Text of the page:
Issue2 CD


Project: CD-Online internet service, TV-based browser, and TV-optimized web site

Client: Philips Media Europe

Dates: April 1995 - July 1996

My role: Design Director
Defined the user interface and functional requirements for the browser and email client.
Hired and managed consulting firms for graphics and software development.
Supervised the design of the TV-optimized web site.

  CDOL Dialling... CD-Online Ltd was a London-based internet service for owners of Philips Compact-Disc Interactive (CD-I) players. Consumers needed only a standard modem and a special cable to turn their CD-I players into the world's first TV internet browsers. The service was launched in September 1995.

All application software (web browser, email client, and newsgroup reader) was resident on the CD-I discs.

As part of their subscription, consumers received quarterly update discs containing updated software as well as new editorial content — including animations and MPEG-1 motion video.
  Geared for "surfing on the sofa" by nontechnical users, the browser interface was easy to use and graphically elegant.

The CD-Online web site was optimized for television through the use of strong forms, unsaturated colours, and special fonts. Site graphics from the CD-Online site and other recommended sites were cached on the CD-I disc for faster loading.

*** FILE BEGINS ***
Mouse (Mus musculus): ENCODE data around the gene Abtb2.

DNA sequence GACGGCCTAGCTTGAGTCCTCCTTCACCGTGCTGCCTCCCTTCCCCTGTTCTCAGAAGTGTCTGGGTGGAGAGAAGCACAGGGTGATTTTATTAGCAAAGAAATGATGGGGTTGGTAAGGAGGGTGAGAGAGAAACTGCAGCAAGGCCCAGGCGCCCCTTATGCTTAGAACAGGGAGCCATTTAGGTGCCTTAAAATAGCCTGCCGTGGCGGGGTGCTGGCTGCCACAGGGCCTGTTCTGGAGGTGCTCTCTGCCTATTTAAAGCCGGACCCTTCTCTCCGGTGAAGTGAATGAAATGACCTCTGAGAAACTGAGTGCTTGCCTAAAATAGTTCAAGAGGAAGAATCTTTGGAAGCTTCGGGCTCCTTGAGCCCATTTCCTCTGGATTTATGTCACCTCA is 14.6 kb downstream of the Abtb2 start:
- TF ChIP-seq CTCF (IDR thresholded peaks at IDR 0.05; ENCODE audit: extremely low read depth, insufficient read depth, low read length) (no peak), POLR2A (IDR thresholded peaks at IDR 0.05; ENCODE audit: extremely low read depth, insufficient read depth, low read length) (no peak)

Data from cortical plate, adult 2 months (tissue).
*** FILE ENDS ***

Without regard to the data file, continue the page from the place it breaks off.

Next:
Focusing on London entertainment, the site included links about upcoming movies. Clicking a link on the site could trigger a MPEG movie trailer to play instantly from hidden files on the disc.
  For email, consumers composed messages offline using an on-screen virtual keyboard or an optional hardware keyboard.

When viewers logged on, the system uploaded any waiting outgoing messages, downloaded new messages, and deleted messages so marked still residing on the server.

(The duck in the upper right corner is a user token — up to four household members could have a token, set of preferences, and list of favorite sites.)